|Lorraine: Winning the relay with the|
Putaruru High School team (barefoot
Starting as a little girl running barefoot on the grass tracks of Putaruru, New Zealand, she had competed in the Commonwealth Games at age 18; won the Boston Marathon and the Avon women's marathon; set world records on the road; and placed fifth in the inaugural women's Olympic marathon in 1984.As the 1992 Olympics approached, faster runners such as Australian Lisa Martin had seemingly passed her by."
Incidentally, Lorraine is the second runner to be inducted, the first being Frank Shorter. She is in good company!
We do have our favourites don't we? Lorraine is my favourite. Let me tell you an Olympic short story.
Despite winning a bronze medal at the 1992 Barcelona Olympics, our first running medal in decades, Lorraine was not one of our favourites. Why do I say this?
Immediately following her bronze medal win, Lorraine advised the NZ team officials in Barcelona that she wanted to return to New Zealand with the team to join in the celebrations - the victory parade down Queen street and so on - to celebrate with her team mates, her New Zealand supporters and her family. She was so excited to be coming home victorious after 20 years trying.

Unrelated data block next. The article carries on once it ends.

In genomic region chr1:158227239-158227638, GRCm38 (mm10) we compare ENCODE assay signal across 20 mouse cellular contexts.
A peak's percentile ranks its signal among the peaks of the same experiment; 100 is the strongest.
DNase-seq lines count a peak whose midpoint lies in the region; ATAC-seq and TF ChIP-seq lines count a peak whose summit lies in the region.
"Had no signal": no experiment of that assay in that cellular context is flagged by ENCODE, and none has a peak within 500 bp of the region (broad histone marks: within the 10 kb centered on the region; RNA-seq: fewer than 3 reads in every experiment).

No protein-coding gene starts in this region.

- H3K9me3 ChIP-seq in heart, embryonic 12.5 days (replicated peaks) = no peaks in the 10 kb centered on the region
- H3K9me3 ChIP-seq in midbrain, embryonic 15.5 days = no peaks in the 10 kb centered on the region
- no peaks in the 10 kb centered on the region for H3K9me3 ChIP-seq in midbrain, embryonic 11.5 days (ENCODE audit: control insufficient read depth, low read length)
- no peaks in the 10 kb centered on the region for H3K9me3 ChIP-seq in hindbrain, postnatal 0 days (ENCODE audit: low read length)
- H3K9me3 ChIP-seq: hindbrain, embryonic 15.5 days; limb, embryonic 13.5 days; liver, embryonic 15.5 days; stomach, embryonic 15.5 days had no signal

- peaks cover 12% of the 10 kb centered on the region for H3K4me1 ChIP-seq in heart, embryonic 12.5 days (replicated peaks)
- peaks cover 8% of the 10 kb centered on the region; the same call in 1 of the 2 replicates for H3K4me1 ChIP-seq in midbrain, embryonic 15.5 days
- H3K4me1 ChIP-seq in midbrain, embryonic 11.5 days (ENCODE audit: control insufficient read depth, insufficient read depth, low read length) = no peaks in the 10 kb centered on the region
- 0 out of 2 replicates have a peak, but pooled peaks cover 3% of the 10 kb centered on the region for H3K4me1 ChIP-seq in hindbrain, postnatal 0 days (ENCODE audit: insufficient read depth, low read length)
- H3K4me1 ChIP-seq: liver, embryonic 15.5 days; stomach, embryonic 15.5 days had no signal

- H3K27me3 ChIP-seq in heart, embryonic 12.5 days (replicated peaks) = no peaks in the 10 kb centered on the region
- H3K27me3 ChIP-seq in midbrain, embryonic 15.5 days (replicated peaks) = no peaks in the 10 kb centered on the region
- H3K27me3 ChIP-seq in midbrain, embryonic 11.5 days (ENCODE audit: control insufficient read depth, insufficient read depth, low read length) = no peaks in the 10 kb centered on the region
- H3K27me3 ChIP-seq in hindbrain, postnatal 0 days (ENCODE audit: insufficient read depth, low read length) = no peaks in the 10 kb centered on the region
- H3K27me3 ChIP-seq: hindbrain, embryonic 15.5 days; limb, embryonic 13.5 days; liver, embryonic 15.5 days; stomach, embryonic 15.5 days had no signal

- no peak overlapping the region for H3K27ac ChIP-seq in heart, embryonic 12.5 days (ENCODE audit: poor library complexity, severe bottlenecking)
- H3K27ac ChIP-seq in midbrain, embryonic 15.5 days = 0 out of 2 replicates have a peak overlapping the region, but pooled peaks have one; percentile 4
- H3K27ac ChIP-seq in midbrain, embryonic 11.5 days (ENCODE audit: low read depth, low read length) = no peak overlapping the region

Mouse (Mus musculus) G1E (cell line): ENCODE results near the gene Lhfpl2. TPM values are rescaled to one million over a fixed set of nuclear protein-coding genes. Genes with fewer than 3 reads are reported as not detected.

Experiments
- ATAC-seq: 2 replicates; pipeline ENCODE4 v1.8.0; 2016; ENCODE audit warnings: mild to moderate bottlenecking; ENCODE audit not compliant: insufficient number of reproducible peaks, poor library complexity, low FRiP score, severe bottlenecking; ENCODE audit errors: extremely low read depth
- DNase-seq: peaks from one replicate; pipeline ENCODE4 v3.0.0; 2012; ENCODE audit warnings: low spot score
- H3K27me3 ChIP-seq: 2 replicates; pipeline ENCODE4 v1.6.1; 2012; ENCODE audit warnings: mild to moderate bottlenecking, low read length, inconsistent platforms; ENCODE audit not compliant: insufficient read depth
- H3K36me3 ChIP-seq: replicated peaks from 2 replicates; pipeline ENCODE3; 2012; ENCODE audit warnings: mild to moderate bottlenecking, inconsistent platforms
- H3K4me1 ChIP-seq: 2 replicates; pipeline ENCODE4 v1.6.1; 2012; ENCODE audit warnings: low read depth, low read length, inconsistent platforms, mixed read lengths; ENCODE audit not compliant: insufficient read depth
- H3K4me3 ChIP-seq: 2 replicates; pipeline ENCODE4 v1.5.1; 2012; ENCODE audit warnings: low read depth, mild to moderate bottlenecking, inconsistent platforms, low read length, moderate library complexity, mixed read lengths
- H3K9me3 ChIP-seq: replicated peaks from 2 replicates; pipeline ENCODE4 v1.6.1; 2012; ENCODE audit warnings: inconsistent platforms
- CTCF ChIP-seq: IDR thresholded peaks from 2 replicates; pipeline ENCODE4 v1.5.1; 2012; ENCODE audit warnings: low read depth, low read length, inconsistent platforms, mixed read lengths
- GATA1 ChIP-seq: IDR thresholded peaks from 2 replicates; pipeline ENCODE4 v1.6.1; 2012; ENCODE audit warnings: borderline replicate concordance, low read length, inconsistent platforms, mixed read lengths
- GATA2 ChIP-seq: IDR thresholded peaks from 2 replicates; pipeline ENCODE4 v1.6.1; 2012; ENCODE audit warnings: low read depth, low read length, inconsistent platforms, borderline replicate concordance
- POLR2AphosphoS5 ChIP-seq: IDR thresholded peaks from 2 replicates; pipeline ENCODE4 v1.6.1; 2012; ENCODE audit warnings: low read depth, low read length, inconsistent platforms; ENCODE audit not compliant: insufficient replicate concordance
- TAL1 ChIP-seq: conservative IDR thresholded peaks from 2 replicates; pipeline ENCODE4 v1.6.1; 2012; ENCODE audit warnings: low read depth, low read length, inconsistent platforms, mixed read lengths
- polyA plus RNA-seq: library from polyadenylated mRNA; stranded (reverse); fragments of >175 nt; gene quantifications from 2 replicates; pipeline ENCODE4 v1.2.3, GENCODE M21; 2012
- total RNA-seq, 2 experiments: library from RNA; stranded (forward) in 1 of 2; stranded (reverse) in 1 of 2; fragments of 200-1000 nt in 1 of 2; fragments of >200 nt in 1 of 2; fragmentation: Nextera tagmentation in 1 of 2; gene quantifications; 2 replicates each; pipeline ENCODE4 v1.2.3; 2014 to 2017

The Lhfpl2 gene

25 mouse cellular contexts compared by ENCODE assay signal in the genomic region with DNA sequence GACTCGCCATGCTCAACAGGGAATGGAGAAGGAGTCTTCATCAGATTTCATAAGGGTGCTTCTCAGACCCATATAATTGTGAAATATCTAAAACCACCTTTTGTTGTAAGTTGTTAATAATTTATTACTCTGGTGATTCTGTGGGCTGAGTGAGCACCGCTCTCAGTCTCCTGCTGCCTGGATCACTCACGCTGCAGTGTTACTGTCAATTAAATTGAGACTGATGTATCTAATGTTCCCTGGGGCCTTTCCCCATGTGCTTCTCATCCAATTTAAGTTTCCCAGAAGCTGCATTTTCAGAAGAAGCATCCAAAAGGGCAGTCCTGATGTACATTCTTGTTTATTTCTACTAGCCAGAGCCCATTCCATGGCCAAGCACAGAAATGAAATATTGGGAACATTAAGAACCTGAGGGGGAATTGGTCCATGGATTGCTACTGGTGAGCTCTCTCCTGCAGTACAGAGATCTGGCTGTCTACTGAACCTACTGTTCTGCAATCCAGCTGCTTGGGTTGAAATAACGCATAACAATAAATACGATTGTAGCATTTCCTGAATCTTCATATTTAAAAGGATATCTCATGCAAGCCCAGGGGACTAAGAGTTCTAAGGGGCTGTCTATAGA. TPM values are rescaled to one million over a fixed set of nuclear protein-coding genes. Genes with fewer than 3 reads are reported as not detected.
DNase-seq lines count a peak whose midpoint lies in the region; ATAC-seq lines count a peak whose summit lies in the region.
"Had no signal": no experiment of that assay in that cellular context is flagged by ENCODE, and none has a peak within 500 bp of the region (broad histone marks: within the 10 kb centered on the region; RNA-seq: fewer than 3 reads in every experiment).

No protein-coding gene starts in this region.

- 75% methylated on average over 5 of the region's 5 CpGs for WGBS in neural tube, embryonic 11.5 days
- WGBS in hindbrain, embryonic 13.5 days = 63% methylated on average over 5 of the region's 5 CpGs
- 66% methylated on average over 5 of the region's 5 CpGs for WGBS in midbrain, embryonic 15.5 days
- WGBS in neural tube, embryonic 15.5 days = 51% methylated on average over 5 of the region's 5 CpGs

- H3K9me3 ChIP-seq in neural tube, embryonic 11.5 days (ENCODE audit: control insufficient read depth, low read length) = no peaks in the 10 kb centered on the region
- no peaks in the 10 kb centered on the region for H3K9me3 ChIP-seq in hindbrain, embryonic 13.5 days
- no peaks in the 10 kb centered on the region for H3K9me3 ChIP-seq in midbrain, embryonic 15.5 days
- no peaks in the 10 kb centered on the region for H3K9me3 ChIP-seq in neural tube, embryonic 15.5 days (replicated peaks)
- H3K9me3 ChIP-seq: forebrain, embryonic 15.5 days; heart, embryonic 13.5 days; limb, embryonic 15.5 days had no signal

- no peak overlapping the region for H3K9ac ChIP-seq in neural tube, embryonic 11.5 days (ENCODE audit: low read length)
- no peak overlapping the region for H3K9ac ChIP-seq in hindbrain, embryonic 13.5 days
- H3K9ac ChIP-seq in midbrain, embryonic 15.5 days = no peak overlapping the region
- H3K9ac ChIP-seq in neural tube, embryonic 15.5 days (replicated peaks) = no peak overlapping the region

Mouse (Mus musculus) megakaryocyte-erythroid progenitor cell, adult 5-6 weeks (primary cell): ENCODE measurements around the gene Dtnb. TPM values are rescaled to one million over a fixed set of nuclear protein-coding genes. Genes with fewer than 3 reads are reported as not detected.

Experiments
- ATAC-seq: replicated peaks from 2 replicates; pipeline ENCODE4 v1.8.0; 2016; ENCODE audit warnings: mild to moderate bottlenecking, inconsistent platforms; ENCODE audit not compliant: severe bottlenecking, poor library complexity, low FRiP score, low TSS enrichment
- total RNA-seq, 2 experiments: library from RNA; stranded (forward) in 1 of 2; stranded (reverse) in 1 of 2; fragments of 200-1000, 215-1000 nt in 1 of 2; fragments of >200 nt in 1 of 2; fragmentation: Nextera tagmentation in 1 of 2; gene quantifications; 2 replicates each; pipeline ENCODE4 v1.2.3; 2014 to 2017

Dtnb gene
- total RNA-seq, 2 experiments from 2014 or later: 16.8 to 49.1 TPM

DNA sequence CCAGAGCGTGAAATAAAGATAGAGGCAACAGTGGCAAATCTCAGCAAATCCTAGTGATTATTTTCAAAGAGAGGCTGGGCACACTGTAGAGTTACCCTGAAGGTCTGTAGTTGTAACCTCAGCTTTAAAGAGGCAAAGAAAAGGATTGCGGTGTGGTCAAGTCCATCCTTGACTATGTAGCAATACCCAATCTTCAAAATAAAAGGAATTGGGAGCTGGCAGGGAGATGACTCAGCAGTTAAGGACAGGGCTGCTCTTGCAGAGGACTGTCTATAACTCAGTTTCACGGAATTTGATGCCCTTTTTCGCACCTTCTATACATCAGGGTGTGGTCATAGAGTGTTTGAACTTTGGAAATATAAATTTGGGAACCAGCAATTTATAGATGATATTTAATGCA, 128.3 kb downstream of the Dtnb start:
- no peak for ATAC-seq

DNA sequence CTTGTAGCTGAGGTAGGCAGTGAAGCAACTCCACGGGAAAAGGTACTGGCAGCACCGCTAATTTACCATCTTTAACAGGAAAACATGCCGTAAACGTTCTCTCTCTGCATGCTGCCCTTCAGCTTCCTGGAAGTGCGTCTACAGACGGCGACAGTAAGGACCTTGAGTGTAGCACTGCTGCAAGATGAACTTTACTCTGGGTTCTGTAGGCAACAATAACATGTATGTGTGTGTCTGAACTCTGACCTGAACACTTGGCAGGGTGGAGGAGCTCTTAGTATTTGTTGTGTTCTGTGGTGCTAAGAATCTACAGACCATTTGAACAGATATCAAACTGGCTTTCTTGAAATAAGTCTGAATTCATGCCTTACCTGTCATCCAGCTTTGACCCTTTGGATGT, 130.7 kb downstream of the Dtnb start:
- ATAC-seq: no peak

Her request was declined. It was a huge let down. I think it really hurt her. It cut deep. Because her training base had been the United States, they were not prepared to cover the extra cost of bringing her back to New Zealand with the rest of the team (I recall Air NZ was one of the team's sponsors. Surely they would have helped out if the cost of the airfare was such a big deal).
"Miserable sods!" I say.
Having lost her sponsors (Mizuno) before the Olympics due to their considering her too old to be a medal prospect (As did many of the NZ Olympics officials of the time, I might add), Lorraine was as good as broke. She had no option other than to return to the States where her wonderful performance appears to have attracted at least as much interest as it has in her home country. Like her, I was extremely disappointed that she was unable to return with the New Zealand team. I felt angry and rather depressed upon learning of the mean-spirited way my sister had been treated.
No wonder we lose so many of our most talented people! Had the powers-to-be been a little more enbracing NZ might not have lost this asset to another country
But lets finish on a positive note: Isn't it wonderful how the citizens of Boulder have adopted my little sister all the way from a tiny timber town in New Zealand (Putaruru)? And now they have honoured Lorraine by inducting her into the Boulder Hall of Fame? Good on them!